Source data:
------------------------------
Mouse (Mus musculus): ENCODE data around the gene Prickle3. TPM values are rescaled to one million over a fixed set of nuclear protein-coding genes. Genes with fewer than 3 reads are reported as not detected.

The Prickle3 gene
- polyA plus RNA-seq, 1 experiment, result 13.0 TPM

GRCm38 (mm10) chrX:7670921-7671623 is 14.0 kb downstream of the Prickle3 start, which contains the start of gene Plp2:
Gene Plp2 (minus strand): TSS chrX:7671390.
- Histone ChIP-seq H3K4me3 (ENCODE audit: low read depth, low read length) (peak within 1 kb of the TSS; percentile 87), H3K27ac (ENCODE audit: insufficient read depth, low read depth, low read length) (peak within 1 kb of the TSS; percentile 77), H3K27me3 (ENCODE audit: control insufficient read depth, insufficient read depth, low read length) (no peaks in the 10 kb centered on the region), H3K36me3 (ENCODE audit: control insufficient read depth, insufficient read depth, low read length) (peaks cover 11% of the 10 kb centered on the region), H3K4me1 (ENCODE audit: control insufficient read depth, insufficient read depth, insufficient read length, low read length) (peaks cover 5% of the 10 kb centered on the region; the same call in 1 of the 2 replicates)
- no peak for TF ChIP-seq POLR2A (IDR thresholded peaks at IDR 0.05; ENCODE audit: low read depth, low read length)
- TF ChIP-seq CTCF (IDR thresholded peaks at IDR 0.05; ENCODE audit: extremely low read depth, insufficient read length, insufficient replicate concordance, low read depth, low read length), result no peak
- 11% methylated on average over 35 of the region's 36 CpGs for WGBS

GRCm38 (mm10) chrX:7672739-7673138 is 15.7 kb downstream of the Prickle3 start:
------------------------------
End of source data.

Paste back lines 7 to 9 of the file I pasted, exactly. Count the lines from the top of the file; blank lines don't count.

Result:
- no peak for TF ChIP-seq POLR2A (IDR thresholded peaks at IDR 0.05; ENCODE audit: low read depth, low read length)
- TF ChIP-seq CTCF (IDR thresholded peaks at IDR 0.05; ENCODE audit: extremely low read depth, insufficient read length, insufficient replicate concordance, low read depth, low read length), result no peak
- 11% methylated on average over 35 of the region's 36 CpGs for WGBS